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Council seeks solution to growing $81 million pension debt mess

The Public Safety Personnel Retirement System (PSPRS) serves city employees such as firefighters and police officers, and the city's unfunded liability for it has grown from $71 million to $81 million, the city manager says.
Photo by Les Stukenberg.

The Public Safety Personnel Retirement System (PSPRS) serves city employees such as firefighters and police officers, and the city's unfunded liability for it has grown from $71 million to $81 million, the city manager says.

PRESCOTT – With its public-safety pension debt up recently by nearly $10 million, the City of Prescott continues its search for revenue sources to cover the unfunded liability.

Prescott City Manager Michael Lamar said Friday, Jan. 6, that the city’s unfunded obligation with the Public Safety Personnel Retirement System (PSPRS) rose significantly after the November 2016 Arizona Supreme Court ruling in the Hall lawsuit, which favored employees who challenged a 2011 pension-reform move by the Arizona State Legislature.

While city officials have long said the unfunded liability stood at about $72 million, Lamar said estimates now have the total at about $81 million. He added that even before the Hall decision, the total was closer to $75 million or $76 million.

The Prescott City Council was scheduled to consider methods for dealing with that debt this past week, but the Jan. 5 meeting was cancelled because of expected illness-related absences among the council members.

City Clerk Dana DeLong said the city opted to reschedule the meeting to allow the full council to be present. Late Friday afternoon, the city amended its 1 p.m. Tuesday, Jan. 10, study session agenda to include the PSPRS discussion. The meeting will take place at Prescott City Hall, 201 S. Cortez St.

Meanwhile, the council’s three-member Strategic Plan Committee has been considering a number of options for paying down the PSPRS debt.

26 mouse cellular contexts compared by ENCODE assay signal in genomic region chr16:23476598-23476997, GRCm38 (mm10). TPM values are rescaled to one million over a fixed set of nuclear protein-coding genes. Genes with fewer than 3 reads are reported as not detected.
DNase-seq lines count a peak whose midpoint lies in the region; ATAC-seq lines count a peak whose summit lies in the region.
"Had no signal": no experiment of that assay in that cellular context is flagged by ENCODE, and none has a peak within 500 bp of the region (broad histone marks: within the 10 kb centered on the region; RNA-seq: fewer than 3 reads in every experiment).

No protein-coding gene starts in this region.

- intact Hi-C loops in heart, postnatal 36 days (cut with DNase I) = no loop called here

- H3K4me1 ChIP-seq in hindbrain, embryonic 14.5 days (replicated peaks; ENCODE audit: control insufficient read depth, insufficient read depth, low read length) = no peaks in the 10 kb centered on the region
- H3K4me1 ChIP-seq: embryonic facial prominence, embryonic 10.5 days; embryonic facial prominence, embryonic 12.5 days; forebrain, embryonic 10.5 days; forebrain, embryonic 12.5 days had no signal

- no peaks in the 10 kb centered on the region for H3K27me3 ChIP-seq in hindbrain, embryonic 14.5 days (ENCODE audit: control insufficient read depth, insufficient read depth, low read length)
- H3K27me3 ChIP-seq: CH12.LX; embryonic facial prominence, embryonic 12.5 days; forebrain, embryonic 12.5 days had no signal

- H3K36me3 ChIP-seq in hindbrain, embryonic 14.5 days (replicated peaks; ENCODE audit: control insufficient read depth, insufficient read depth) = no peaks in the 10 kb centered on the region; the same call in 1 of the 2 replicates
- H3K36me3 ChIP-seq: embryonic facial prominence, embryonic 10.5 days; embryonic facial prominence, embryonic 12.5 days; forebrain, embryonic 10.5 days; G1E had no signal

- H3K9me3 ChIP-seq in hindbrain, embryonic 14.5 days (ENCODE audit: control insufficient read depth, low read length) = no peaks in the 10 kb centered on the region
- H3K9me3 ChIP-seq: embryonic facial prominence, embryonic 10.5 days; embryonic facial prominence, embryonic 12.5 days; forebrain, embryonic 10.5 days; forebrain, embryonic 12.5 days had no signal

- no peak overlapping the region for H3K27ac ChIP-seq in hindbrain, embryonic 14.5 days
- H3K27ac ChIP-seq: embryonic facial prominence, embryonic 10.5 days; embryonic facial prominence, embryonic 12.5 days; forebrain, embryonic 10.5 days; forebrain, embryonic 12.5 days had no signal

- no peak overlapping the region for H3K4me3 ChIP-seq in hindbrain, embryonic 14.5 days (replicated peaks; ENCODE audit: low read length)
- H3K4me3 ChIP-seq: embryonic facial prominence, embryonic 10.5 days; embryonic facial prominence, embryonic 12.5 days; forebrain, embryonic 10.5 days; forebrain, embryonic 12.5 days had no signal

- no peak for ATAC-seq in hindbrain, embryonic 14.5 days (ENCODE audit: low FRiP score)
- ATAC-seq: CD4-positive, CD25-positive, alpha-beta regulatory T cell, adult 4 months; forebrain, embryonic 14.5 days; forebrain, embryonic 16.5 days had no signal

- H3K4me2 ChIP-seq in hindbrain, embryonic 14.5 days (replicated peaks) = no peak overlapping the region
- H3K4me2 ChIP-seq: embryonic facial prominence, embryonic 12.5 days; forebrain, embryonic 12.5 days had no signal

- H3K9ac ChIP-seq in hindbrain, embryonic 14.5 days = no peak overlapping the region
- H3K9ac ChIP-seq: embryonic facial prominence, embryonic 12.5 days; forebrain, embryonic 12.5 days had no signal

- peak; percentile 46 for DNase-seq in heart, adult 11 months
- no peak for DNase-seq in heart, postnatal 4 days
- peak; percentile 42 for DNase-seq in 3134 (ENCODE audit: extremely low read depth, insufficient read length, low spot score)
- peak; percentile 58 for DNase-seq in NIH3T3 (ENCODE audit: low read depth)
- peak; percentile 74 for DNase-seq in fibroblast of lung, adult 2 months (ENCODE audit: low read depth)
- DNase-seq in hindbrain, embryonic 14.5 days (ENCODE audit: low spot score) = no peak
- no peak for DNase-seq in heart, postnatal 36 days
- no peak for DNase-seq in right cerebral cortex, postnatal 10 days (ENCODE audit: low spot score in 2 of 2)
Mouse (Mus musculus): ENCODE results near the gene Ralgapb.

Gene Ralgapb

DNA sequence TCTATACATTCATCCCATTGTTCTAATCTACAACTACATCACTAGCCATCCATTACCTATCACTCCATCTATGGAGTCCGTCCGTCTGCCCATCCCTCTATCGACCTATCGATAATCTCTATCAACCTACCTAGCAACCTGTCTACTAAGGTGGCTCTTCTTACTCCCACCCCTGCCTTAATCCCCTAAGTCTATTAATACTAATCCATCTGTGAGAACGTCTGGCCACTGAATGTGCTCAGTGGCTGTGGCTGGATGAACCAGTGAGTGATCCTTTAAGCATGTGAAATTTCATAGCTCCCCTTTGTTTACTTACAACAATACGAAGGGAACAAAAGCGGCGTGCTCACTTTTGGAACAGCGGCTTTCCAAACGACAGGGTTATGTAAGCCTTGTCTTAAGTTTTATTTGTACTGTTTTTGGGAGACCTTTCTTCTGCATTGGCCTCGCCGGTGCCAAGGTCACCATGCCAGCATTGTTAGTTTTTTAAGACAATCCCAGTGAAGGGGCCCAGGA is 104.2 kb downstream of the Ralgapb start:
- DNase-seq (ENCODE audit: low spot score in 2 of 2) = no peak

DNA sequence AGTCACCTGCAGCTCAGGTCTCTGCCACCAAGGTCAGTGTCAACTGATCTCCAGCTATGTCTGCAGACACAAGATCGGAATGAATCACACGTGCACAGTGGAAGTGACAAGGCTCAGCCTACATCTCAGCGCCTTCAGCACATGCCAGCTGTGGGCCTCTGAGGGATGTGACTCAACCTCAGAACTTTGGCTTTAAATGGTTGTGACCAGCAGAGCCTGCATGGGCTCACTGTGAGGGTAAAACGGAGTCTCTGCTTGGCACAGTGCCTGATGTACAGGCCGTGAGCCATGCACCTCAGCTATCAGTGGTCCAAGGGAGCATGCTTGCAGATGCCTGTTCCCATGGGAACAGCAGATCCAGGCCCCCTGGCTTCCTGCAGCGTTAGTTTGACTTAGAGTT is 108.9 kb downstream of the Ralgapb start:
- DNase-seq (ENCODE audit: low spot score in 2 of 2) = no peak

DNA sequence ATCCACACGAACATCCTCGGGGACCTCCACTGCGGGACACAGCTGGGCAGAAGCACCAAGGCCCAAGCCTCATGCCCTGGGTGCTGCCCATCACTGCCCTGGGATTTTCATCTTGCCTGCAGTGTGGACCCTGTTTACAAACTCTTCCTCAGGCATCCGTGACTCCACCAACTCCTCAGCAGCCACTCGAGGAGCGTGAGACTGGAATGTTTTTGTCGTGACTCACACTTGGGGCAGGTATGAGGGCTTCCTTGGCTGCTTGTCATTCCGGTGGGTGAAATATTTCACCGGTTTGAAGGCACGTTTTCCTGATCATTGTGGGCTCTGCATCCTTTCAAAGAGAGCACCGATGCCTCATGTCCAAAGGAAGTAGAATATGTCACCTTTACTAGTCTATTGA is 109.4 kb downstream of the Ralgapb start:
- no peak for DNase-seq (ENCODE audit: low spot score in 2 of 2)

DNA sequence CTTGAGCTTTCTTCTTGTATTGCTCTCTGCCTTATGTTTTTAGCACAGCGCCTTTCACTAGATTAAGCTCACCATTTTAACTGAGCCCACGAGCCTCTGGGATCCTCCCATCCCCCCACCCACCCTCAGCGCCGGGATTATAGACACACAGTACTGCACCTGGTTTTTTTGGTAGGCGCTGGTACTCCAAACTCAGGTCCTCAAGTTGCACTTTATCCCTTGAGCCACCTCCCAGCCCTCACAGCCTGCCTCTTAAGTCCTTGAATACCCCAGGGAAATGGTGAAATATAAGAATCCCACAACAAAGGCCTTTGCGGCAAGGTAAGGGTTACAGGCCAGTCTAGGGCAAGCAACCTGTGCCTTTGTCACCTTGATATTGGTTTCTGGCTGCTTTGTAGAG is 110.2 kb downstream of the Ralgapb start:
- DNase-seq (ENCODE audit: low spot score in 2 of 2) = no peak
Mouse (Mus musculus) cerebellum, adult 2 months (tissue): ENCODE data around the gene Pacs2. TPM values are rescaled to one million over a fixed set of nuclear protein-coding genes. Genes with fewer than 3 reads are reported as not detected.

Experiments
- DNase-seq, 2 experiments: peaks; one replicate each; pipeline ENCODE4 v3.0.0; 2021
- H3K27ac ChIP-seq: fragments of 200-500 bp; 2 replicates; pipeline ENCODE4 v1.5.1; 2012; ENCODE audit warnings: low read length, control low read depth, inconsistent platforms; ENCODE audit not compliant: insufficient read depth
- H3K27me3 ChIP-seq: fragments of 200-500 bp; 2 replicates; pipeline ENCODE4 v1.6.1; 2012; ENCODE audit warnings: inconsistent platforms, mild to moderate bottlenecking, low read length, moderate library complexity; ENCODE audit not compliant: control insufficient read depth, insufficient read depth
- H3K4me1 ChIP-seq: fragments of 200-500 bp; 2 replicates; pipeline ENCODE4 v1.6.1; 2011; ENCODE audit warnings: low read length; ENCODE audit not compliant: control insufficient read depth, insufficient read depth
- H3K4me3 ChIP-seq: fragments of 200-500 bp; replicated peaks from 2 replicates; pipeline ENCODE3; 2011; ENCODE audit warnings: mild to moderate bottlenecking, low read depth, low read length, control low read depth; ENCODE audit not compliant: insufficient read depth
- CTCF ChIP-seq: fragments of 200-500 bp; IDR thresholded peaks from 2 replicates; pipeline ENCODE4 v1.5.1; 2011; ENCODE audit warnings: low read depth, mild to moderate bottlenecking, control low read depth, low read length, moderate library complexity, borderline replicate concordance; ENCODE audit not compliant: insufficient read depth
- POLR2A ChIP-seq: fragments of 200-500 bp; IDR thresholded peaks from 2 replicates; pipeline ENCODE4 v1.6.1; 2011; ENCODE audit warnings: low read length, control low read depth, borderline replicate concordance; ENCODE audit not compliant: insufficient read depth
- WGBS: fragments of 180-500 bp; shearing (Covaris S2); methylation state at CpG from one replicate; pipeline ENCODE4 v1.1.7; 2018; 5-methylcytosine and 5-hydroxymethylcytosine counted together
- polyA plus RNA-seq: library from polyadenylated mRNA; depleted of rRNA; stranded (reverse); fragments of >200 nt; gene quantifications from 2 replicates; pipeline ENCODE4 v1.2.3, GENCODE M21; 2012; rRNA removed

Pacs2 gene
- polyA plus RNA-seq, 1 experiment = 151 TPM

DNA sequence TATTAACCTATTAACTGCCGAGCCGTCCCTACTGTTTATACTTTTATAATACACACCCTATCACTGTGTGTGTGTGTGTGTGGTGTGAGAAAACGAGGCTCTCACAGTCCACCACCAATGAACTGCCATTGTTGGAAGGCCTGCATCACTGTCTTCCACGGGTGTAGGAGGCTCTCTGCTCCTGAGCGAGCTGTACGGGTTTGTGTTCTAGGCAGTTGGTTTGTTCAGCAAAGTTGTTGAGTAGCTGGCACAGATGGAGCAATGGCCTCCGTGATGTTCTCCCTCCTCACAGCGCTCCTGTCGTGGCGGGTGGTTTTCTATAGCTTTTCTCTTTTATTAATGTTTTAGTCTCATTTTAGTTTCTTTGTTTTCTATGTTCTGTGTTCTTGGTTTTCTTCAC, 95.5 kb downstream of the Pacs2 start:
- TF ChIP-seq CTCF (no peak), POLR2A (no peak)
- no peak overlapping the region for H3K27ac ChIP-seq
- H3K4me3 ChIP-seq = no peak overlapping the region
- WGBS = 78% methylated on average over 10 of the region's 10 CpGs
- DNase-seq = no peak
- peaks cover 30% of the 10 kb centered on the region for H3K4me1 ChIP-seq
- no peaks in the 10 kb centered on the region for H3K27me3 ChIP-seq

Lamar said those ideas have ranged from a business tax, to a property tax increase, to a sales tax measure, to adding to city utility bills.

“They basically have looked at a number of potential theoretical ways to stabilize the general fund,” Lamar said. “There are four or five different options. I think (the committee is) prepared to make some general recommendations to the full council.”

In order to pay down the PSPRS debt in 10 years, Lamar said the city would need a revenue source that would generate about $10 million to $11 million per year. Sales-tax increase options have ranged from 0.6-percent to 0.75-percent, he said.

If council members plans to set a special election for May 2017, DeLong said they would have to make a decision by Jan. 16. And if the council opted to wait until fall 2017 for a sales tax election, she said the decision would have to be made by early April.

While Lamar, who came on board as city manager in October 2016, said he has heard a number of local residents suggest that the city should consider bankruptcy to deal with the debt, he says the ramifications from such a move would be severe.

“Everybody bandies about this bankruptcy concept,” Lamar said. But, he said, the city has many assets that would be negatively affected by going the bankruptcy route.

“It’s a very painful process,” he said, noting that a federal overseer likely would be brought in to make local decisions.

“I didn’t come here to run a community that’s going to go bankrupt,” Lamar said. “With our assets, it’s not realistic to even consider it. We’re not in that financial position. We just need to find a way to solve this.”

Although noting that “there’s no magic panacea” for the PSPRS debt, Lamar said the city does have options.

He added that Prescott is not the only Arizona community facing PSPRS debt. “There are a lot of communities in the state of Arizona with their heads in the sand,” Lamar said, noting that he gives Prescott credit for facing the situation head-on.

Mayor Harry Oberg, who has advocated seeking assistance from the state on the PRSPS problems, said that he continues to meet with state officials on the matter. “They need to look at further (PSPRS) reforms from the legislature,” Oberg said Jan. 4.

Maintaining that the state’s arrangement with PSPRS exceeds “normal contract law,” Oberg said he would advocate for a change in the Arizona Constitution to deal with the situation.

And Oberg questioned whether the city should make a move toward solving its unfunded liability until options with the state are exhausted. He suggested waiting with a city financial proposal “until this (legislative) session is well along, or over” – which he estimated would be about April.

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